It’s beautiful right now in southern Arizona. Once the new year rolls in, my head says it’s Spring time! So that’s when the wheels start to turn for spring wear. We don’t get snow here in southern Arizona and it stays around the 60s F in January. Kinda sounds like Spring time right? Let me just say I had my eyes on the Fulton blazer pattern from Alina Sewing & Design for some time now. I knew I needed to sew it. I love the notched collar, different options and that it is designed for stable knits!
There is one problem… sometimes when I’m shopping for stable knits I don’t see a wide range of color or prints. So I got really excited to see that not only did Stylish Fabrics had a good selection on stable knits but they had a wide range of colors to choose from. I wanted a color that would be great for spring and that would be versatile to dress. Came across this Heavyweight Ponte Roma in the denim color. It’s PERFECT!!! Another perk is that this fabric is wrinkle and crease resistant too!
(Fabric content: 65% Rayon 30% Nylon 5% Spandex. This Ponte is a double knit interlock)
Whenever I get my knits I like to test out the stretch on all grains. Even on the straight of grain to see what I have to work with just in case. Obviously the main stretch is in the cross grain but if you are ever in trouble, with certain pattern pieces like pockets or trim you can get by with that.
Let’s talk about pattern. This was the first time using a pattern from Alina Sewing and Design and I was excited to try. I was impressed by the amount of information given in this pattern. It made the pattern drafting student in me jump for joy. The very detailed final measurements chart was extremely helpful and what blew me away was the information given of intended ease (see fit guide section of instructions). I personally think this will help so many people find their perfect fit and quickly be able to make pattern adjustments accordingly. The adjustments I made to the pattern was widening the width of the bicep, add a little more to sleeve cap height, and shorten the blazer by 1″. You can expect that lack of sleeve cap height to yours will result in some drag lines.
(I originally picked a size 8 based on size chart but after a muslin I ended up with a size 10)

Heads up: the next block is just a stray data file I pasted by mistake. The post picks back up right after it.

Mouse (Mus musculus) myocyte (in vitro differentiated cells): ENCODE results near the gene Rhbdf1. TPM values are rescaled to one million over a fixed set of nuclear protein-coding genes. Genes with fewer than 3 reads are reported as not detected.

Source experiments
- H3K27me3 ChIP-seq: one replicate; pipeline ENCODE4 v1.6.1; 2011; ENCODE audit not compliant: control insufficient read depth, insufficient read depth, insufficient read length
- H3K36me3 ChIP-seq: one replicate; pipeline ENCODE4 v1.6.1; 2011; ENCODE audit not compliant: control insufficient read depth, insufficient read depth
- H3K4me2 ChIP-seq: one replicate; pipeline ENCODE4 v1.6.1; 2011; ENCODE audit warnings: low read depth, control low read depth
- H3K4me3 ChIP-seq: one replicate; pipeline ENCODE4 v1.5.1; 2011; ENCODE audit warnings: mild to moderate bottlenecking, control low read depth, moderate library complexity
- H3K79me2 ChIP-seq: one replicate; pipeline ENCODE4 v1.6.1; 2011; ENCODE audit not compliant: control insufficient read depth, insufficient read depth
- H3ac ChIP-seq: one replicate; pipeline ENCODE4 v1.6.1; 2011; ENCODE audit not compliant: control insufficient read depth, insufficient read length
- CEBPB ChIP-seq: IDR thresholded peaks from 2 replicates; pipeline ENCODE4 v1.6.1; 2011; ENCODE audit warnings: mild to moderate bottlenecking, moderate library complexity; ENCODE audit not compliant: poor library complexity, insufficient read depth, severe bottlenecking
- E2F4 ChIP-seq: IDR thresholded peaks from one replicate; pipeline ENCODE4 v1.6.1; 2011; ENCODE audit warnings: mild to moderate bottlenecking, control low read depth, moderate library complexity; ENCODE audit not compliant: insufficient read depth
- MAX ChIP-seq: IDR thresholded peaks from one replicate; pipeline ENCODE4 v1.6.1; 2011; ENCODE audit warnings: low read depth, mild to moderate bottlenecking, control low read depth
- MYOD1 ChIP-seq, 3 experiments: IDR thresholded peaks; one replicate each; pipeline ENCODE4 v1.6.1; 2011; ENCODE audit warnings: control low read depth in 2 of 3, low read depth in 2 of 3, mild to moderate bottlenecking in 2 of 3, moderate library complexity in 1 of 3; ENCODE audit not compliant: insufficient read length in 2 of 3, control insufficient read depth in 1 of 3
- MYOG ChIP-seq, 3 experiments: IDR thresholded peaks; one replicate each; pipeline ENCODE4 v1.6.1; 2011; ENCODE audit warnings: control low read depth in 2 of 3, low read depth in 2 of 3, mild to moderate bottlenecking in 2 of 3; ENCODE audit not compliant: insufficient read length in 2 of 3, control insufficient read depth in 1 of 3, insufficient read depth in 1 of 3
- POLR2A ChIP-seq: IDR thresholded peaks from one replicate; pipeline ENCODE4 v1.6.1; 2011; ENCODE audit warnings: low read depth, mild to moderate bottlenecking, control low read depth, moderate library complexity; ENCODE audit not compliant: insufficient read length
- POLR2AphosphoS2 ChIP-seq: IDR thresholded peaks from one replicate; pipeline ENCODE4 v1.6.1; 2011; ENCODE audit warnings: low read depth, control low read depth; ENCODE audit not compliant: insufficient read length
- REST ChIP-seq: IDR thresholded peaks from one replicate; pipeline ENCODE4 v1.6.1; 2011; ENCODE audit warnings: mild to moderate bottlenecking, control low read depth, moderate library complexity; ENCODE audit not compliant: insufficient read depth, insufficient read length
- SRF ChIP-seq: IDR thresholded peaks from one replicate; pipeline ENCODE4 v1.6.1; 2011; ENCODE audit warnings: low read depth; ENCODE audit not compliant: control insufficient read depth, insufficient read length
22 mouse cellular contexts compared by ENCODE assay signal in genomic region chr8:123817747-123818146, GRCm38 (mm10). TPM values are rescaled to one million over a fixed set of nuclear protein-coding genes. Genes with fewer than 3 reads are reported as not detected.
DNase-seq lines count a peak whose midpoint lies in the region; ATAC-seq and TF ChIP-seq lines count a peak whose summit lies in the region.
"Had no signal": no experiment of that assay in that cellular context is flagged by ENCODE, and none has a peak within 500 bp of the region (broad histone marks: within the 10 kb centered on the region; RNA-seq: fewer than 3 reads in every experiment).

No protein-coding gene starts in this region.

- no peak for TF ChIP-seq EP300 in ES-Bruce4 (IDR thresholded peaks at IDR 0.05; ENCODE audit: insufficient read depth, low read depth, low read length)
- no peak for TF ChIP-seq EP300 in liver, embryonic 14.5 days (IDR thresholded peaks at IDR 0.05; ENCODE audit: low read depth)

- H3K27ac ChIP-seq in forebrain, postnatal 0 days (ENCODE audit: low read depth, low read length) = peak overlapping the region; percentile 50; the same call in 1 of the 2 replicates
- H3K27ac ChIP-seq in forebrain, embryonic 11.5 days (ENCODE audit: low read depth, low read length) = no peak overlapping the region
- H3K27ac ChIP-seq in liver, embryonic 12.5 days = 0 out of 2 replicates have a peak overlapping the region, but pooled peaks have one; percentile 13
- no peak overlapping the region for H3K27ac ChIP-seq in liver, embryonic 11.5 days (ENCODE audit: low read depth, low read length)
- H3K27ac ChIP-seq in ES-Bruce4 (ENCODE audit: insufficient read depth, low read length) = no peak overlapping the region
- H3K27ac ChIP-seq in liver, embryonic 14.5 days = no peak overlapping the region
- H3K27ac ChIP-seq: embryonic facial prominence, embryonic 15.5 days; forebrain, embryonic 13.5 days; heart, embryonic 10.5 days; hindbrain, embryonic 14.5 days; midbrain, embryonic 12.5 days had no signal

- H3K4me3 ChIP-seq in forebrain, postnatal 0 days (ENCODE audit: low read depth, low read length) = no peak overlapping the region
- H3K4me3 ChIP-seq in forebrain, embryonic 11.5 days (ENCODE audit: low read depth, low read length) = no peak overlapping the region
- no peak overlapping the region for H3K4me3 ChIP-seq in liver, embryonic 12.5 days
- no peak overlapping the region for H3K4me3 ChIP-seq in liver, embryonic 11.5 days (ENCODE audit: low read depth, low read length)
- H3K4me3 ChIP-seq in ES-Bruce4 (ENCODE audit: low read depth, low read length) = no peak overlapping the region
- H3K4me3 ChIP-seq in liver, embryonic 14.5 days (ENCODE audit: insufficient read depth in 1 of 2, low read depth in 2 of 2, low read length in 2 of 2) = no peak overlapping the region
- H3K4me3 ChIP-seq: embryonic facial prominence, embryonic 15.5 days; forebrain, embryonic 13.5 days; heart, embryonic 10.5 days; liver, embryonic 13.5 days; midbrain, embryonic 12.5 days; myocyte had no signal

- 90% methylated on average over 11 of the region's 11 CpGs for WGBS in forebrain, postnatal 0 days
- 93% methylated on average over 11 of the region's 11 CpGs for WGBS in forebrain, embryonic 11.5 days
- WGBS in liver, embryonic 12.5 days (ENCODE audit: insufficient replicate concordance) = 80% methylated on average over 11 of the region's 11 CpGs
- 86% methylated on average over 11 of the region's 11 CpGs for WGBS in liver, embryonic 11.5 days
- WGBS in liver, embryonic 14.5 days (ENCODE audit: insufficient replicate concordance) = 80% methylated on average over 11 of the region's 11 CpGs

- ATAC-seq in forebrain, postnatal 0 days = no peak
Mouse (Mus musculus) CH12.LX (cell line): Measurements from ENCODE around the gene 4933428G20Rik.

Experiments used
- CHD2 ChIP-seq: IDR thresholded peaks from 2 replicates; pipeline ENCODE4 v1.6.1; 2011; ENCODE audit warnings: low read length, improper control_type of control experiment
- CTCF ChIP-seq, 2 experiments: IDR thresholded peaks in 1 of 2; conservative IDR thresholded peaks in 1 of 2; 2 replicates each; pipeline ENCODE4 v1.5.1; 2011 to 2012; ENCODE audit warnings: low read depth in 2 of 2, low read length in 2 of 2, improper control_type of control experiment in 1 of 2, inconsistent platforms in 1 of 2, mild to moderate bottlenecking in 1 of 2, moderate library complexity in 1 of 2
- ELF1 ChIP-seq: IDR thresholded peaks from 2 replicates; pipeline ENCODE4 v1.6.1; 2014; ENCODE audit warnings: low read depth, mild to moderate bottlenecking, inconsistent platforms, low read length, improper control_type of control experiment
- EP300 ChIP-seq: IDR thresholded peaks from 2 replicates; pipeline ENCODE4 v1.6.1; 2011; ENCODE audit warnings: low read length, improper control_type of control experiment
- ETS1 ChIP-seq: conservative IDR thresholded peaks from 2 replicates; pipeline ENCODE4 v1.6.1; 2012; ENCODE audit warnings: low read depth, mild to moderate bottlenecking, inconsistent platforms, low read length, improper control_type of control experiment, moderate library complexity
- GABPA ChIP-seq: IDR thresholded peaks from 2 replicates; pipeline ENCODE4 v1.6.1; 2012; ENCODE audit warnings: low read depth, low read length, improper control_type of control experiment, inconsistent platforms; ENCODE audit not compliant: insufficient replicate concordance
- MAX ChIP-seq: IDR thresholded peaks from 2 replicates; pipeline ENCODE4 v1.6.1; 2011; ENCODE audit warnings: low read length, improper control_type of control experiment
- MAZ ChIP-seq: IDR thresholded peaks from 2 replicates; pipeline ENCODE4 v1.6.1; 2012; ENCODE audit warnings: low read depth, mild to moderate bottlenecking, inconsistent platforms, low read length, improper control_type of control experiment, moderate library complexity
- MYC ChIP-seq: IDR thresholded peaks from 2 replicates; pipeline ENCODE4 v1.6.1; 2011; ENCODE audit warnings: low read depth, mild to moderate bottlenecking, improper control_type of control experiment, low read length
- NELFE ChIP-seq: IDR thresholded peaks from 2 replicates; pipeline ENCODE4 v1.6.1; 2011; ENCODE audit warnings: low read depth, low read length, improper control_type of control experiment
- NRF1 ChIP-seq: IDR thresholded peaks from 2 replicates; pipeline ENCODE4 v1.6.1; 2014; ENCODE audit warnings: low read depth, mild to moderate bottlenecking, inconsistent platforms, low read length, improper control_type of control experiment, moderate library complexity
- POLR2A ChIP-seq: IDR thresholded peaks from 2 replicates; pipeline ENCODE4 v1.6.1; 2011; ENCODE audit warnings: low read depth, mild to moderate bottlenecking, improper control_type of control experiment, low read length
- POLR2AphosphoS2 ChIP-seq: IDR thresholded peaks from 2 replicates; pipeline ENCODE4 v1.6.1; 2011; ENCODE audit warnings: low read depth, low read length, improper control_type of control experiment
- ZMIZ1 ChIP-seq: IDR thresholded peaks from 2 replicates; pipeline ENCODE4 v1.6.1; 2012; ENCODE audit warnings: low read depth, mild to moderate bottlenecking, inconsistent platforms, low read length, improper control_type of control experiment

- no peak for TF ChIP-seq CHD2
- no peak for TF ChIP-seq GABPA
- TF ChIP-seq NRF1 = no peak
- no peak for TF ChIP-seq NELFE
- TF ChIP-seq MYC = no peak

TIP/TRICK OF THE DAY
I’m very active on IG stories (WinMichele) and usually show all my behind the scenes of whatever I’m working on at the moment. I was measuring my pattern pieces (like I always do) and mentioned how I was planning to adjust the sleeve cap height. Later I got questions on “how does someone find the sleeve cap height?” So let me explain it briefly…
- Draw out your seam allowance on your pattern. (This is important) You need the original pattern without seam allowance.
- Draw a straight line from one end of the sleeve cap (armpit location) to the other. (That line is your bicep)
- Measure that line and find the center (divide that number by 2). Mark the center.
- From the center point draw a perpendicular line through the bicep line. Extending it all the way from the shoulder to the wrist.
- From the bicep line to the top of the sleeve cap (shoulder area) is your sleeve cap height.
Now you can compare this to yours.
Sewing this blazer up was a dream, so easy. I love how Alina has a video tutorial on almost every major part of this pattern on her blog. Especially when it comes to sewing up the collar. I try to stick with sewing majority of the garment with the serger since the seam allowance was 3/8″. There were areas I did have to sew with the sewing machine for better results and reduce bulk.
Here’s to happy sewing and pretty Spring wear!
This blog post was sponsored by Stylish Fabrics. All opinions and suggestions are expressed by me with complete honesty.